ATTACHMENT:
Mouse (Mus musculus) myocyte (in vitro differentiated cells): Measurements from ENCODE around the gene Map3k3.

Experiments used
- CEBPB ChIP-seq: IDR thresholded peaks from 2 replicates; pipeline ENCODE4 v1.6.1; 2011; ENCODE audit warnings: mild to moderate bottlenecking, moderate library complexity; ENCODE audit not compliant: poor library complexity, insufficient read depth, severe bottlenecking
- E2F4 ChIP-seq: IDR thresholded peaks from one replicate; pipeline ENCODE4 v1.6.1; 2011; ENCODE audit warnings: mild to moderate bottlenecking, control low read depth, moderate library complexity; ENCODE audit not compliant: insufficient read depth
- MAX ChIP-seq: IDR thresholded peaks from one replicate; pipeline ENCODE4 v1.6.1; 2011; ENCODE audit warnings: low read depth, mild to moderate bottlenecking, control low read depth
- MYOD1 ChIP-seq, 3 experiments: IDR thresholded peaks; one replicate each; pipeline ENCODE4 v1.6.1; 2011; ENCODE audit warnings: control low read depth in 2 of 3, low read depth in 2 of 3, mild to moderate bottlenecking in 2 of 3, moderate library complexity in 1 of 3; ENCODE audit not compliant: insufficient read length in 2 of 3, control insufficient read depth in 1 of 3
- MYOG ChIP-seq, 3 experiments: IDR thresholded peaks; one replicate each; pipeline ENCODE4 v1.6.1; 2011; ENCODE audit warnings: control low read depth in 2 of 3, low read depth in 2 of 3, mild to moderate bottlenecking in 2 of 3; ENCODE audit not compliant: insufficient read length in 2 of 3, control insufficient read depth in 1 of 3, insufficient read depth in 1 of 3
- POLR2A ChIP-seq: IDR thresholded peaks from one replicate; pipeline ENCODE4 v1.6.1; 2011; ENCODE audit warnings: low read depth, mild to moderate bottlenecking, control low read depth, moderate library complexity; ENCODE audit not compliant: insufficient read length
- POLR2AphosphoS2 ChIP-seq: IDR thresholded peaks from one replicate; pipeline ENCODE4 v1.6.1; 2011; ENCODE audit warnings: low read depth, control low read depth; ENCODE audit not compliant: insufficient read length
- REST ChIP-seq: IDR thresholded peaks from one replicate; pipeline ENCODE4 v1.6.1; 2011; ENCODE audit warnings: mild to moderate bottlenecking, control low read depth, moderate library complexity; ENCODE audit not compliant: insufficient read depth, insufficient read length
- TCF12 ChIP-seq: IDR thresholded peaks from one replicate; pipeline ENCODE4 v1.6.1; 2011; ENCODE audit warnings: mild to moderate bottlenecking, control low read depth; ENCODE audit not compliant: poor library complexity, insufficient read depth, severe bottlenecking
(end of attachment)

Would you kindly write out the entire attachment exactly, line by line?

Mouse (Mus musculus) myocyte (in vitro differentiated cells): Measurements from ENCODE around the gene Map3k3.

Experiments used
- CEBPB ChIP-seq: IDR thresholded peaks from 2 replicates; pipeline ENCODE4 v1.6.1; 2011; ENCODE audit warnings: mild to moderate bottlenecking, moderate library complexity; ENCODE audit not compliant: poor library complexity, insufficient read depth, severe bottlenecking
- E2F4 ChIP-seq: IDR thresholded peaks from one replicate; pipeline ENCODE4 v1.6.1; 2011; ENCODE audit warnings: mild to moderate bottlenecking, control low read depth, moderate library complexity; ENCODE audit not compliant: insufficient read depth
- MAX ChIP-seq: IDR thresholded peaks from one replicate; pipeline ENCODE4 v1.6.1; 2011; ENCODE audit warnings: low read depth, mild to moderate bottlenecking, control low read depth
- MYOD1 ChIP-seq, 3 experiments: IDR thresholded peaks; one replicate each; pipeline ENCODE4 v1.6.1; 2011; ENCODE audit warnings: control low read depth in 2 of 3, low read depth in 2 of 3, mild to moderate bottlenecking in 2 of 3, moderate library complexity in 1 of 3; ENCODE audit not compliant: insufficient read length in 2 of 3, control insufficient read depth in 1 of 3
- MYOG ChIP-seq, 3 experiments: IDR thresholded peaks; one replicate each; pipeline ENCODE4 v1.6.1; 2011; ENCODE audit warnings: control low read depth in 2 of 3, low read depth in 2 of 3, mild to moderate bottlenecking in 2 of 3; ENCODE audit not compliant: insufficient read length in 2 of 3, control insufficient read depth in 1 of 3, insufficient read depth in 1 of 3
- POLR2A ChIP-seq: IDR thresholded peaks from one replicate; pipeline ENCODE4 v1.6.1; 2011; ENCODE audit warnings: low read depth, mild to moderate bottlenecking, control low read depth, moderate library complexity; ENCODE audit not compliant: insufficient read length
- POLR2AphosphoS2 ChIP-seq: IDR thresholded peaks from one replicate; pipeline ENCODE4 v1.6.1; 2011; ENCODE audit warnings: low read depth, control low read depth; ENCODE audit not compliant: insufficient read length
- REST ChIP-seq: IDR thresholded peaks from one replicate; pipeline ENCODE4 v1.6.1; 2011; ENCODE audit warnings: mild to moderate bottlenecking, control low read depth, moderate library complexity; ENCODE audit not compliant: insufficient read depth, insufficient read length
- TCF12 ChIP-seq: IDR thresholded peaks from one replicate; pipeline ENCODE4 v1.6.1; 2011; ENCODE audit warnings: mild to moderate bottlenecking, control low read depth; ENCODE audit not compliant: poor library complexity, insufficient read depth, severe bottlenecking